It was therefore, a somewhat chastened Naval group who eventually arrived at Robins Nest. But the welcome from Major Derek Bishop and CSM Les Wilson and all the members of 'A' Company (and the wonderful views from the top) more than made up for the apprehension. The soldiers quickly co-opted the sailors, a brew was put on and introductions made all round. Having pitched our tents it was then time for a briefing. We were told the Company was up on the border to assist in the apprehension of illegal immigrants crossing over from China, most of whom it seemed had been emptied out of the jails in an attempt to disrupt Hong Kong. The plan/method was to send out patrols and bring the Chinese to the company position first of all, and then take them down the mountain in trucks to a holding camp at a railhead at the bottom. From there they were returned to China. It sounded simple enough. The execution was proving somewhat harder however, and so the addition of the Ark personnel was much appreciated, even though their patrolling skills were few and far between and of necessity likely to be driven more by enthusiastic copies of cowboys and indians than textbook infantry tactics!
Having been split up and allocated to the various sections it was not long before we were on our way. We soon found out for ourselves how hard was the terrain and how exposed to the searing heat of the sun were the mountainsides. It did not help that you might be able to see a Chinese across a valley. By the time you had clambered down and then back up through the thorny undergrowth, he had probably gone to ground in some inaccessible thicket and you had a tedious search on your hands. It was hot and tiring work and your water had to be carefully conserved. A sense of humour was very necessary and fortunately this was where Jolly Jack came into his own. No matter how much the limbs ached, how parched was the tongue or burnt the skin, there was always a joke ready - usually unprintable, but morale boosting certainly. Thus soldier and sailor worked well and thoroughly enjoyed each others company, never more so than when they had the chance for a welcome beer and rest by their tents after a patrol (and before the CSM chased us off again). For the sailors in particular, there was the reward of a job well done under the friendly guidance of new friends and perhaps more than anything, the uplift that a change of scenery and environment only can give. It certainly was different from working in the galley or wardroom of the Ark and what was more we did not have to do the cooking!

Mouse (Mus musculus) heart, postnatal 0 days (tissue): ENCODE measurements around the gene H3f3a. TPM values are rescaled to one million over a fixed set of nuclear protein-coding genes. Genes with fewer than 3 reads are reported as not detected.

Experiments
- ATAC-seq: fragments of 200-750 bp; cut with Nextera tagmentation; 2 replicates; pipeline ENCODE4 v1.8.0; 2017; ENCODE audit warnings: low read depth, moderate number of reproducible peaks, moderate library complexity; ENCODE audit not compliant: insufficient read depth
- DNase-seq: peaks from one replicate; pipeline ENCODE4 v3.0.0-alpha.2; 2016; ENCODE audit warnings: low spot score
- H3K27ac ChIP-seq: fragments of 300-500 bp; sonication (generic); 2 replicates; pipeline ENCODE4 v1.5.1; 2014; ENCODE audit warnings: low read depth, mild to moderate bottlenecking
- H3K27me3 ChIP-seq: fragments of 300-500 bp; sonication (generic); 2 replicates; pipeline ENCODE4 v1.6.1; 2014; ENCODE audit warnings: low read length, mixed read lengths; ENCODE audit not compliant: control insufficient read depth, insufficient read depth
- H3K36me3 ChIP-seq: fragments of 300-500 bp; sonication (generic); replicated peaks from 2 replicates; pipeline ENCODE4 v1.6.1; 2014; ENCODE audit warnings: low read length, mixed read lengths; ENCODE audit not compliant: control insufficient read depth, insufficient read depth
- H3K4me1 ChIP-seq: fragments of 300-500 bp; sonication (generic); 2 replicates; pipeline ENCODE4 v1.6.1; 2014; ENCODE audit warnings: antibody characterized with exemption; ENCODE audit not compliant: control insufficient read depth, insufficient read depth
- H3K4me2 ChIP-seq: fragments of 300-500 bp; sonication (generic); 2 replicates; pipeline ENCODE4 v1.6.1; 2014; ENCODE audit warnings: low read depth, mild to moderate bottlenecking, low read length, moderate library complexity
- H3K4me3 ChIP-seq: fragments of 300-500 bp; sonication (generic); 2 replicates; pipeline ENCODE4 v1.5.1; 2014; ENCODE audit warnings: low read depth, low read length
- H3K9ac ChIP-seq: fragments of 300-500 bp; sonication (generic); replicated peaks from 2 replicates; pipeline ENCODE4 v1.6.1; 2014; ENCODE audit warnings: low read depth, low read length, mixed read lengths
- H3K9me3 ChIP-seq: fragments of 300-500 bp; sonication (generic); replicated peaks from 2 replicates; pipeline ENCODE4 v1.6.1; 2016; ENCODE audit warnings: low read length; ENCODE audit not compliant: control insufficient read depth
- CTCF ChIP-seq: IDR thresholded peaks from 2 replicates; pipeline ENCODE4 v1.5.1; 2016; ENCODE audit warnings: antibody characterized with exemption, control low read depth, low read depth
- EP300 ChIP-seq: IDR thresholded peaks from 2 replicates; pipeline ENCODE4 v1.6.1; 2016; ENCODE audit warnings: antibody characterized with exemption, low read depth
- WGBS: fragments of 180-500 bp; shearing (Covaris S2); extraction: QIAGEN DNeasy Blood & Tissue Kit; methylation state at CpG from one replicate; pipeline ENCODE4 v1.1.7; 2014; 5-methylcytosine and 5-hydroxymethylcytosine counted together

So the routine went on for a week that went far too fast. Sadly and all too soon the time came to pack up our things and head back to the ship. But not before we had re-captured some of our victims at least once. For when we had taken them down to the camp at the bottom of Robins Nest where they had a big feed courtesy of HMG, after which the Police took them back to the border, it seemed the Chinese authorities merely let them try again. In particular there was a group of three gold smugglers who kept on turning up like Yo-yos. Not surprising really, after all they were skilled criminals!
Farewells said, mementoes swopped, addresses and promises for "runs ashore" next time were exchanged, we hoisted our exhausted bodies onto the trucks for the journey back to Hong Kong preparatory to sailing off for exercises at sea with the US Navy off Okinawa and Japan. Not many remember that bumpy return road journey - they were fast asleep, a few dreaming no doubt of refreshing showers and a night in a bunk between fresh sheets. However, it had been a marvellous change and one laced with friendship and humour. Some were happy for it to have been their last and only experience of the life of a "soldier". But for one at least, it merely served to whet the taste buds. He transferred to the Royal Marines!